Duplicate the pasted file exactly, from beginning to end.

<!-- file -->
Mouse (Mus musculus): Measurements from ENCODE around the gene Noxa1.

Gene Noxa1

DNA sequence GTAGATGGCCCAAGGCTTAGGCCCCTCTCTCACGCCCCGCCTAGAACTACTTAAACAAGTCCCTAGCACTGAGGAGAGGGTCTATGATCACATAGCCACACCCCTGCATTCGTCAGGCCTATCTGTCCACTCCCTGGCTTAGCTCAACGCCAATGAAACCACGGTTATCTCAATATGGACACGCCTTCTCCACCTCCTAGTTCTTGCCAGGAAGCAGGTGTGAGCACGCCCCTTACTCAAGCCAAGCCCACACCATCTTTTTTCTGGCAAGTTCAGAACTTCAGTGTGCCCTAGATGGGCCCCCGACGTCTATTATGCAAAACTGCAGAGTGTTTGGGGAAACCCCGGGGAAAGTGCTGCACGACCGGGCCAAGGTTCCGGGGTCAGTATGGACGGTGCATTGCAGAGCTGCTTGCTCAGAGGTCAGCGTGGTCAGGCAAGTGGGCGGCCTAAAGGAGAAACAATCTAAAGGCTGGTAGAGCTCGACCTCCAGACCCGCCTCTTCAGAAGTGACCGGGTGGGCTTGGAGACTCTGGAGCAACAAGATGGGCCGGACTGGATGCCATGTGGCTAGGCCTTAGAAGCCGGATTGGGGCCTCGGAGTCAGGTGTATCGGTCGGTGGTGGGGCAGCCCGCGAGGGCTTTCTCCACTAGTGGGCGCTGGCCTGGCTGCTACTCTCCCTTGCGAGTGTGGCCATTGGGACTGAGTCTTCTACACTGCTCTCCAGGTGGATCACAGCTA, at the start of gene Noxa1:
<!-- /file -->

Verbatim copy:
Mouse (Mus musculus): Measurements from ENCODE around the gene Noxa1.

Gene Noxa1

DNA sequence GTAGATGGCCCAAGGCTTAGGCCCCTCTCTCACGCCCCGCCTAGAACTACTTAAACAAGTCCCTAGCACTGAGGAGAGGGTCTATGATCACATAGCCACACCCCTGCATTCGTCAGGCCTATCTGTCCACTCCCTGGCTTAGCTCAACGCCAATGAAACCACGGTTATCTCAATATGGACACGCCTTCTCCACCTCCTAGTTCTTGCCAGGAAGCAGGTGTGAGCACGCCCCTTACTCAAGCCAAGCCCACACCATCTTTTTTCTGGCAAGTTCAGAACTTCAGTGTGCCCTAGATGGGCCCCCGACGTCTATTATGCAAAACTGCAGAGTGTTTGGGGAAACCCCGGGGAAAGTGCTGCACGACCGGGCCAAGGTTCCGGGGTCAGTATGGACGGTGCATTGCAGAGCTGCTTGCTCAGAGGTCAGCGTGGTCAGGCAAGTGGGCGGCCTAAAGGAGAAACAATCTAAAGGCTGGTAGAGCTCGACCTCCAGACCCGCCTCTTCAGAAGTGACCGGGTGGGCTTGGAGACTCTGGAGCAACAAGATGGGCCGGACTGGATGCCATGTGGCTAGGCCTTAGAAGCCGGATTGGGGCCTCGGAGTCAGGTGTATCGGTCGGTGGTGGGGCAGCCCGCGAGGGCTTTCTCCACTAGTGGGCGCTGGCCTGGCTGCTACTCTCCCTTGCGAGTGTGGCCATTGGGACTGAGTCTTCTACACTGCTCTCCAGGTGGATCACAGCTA, at the start of gene Noxa1: